The Cherokee Nation having, voluntarily, in February, eighteen hundred and sixty-three, by an act of the national council, forever abolished slavery, hereby covenant and agree that never hereafter shall either slavery or involuntary servitude exist in their nation otherwise than in the punishment of crime, whereof the party shall have been duly convicted, in accordance with laws applicable to all the members of said tribe alike. They further agree that all freedmen who have been liberated by voluntary act of their former owners or by law, as well as all free colored persons who were in the country at the commencement of the rebellion, and are now residents therein, or who may return within six months, and their descendants, shall have all the rights of native Cherokees: Provided, That owners of slaves so emancipated in the Cherokee Nation shall never receive any compensation or pay for the slaves so emancipated."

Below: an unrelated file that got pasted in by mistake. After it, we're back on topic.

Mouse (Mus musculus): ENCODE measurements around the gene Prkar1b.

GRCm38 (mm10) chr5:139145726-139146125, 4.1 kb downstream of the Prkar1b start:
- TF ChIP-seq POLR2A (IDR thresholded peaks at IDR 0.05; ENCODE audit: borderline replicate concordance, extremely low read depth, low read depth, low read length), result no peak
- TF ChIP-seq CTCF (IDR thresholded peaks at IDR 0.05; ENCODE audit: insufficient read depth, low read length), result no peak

Allen L. Lee said...

One more interesting point about the Treaties. The included stipulations for freed native nation slaves to have their own land bases for their own self-determination if the tribes refused to except them as equal tribal members. this is one aspect of the Cherokee dis-enrollments that has already come to for as a rumor that the Cherokee Chief had agreed to help the Freedmen descendents start their own separate tribe.
In 1866 seperate but equal was totally acceptable for race relations and a separate Black state would not have been unjust. Today seperate but equal is considered unconstitutional and i personally can't imagine the U.S. honoring the terms of the treaty which would provide for a separate Black state. given the option between equal rights within the Cherokee Nation or a seperate Black state as the treaty provides for if the freed slaves were rejected, I think the U.S. will opt for the former, not the latter.